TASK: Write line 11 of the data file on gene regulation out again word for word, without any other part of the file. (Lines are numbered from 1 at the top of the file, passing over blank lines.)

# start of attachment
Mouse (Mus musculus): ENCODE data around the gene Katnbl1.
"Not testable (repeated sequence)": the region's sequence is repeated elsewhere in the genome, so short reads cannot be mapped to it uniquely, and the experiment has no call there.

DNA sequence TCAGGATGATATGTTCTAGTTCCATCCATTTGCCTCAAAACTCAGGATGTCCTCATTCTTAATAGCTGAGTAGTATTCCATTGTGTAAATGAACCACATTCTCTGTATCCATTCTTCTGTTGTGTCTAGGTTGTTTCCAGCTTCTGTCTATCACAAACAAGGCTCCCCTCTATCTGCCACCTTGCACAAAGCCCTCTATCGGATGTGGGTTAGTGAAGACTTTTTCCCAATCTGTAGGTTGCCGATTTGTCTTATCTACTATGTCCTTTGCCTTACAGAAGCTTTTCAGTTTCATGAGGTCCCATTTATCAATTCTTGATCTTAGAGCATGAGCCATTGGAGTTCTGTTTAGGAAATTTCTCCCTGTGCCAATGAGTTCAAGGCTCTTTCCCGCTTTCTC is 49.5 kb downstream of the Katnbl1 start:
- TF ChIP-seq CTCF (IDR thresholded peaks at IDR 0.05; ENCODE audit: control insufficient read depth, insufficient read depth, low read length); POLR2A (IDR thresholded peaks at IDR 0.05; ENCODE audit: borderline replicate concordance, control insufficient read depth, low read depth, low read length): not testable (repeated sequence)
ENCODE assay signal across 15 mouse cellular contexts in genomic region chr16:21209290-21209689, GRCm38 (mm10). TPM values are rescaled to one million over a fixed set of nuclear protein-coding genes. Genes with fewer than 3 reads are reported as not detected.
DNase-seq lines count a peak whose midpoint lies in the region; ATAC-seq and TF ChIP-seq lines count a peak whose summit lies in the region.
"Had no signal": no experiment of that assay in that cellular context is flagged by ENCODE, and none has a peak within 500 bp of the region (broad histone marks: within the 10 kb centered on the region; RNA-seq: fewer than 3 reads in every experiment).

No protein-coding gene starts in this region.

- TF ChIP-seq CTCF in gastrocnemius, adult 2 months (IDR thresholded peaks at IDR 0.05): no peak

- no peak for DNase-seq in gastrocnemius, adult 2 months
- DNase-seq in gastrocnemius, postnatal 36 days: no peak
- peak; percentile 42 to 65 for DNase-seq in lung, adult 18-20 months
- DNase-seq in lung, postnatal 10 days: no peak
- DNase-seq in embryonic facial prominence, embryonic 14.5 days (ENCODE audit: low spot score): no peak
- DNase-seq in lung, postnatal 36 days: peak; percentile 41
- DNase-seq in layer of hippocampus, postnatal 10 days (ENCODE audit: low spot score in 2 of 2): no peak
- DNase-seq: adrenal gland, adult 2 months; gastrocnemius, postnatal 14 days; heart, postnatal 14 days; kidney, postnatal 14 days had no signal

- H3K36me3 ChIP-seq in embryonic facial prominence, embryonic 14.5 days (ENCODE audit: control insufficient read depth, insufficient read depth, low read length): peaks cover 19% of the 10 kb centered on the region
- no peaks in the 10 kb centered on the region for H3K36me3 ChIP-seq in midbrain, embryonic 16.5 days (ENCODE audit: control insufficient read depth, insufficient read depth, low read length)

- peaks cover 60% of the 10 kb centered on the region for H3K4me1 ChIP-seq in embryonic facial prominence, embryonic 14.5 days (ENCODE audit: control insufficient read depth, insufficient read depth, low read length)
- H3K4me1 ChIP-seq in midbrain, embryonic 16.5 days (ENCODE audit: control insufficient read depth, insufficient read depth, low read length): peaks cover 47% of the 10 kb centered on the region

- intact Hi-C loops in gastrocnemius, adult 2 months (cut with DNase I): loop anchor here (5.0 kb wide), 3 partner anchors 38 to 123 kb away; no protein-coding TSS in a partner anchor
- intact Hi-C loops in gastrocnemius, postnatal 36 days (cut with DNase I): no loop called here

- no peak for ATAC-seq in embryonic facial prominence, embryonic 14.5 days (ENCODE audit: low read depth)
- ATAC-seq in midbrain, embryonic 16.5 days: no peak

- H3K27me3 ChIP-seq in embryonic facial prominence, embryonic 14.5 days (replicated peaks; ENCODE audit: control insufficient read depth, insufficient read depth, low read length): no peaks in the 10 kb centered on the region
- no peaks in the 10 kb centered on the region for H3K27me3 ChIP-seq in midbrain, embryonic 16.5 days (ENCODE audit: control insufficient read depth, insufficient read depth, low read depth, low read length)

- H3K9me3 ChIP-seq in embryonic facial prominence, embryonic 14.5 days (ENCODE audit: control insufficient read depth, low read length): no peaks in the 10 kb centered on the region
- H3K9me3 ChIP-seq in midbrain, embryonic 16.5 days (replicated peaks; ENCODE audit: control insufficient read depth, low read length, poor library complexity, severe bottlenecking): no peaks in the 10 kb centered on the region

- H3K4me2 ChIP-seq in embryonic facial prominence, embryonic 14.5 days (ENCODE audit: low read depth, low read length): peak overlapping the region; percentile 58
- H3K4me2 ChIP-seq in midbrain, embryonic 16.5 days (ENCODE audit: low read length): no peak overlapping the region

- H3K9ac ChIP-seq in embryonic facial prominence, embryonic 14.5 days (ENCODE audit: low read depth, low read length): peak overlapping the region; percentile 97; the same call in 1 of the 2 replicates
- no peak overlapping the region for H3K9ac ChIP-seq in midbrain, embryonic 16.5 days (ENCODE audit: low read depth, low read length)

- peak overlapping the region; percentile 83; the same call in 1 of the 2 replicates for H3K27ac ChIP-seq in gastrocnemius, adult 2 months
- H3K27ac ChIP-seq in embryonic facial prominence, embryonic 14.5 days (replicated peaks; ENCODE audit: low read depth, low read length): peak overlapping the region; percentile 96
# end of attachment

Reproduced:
- DNase-seq in gastrocnemius, postnatal 36 days: no peak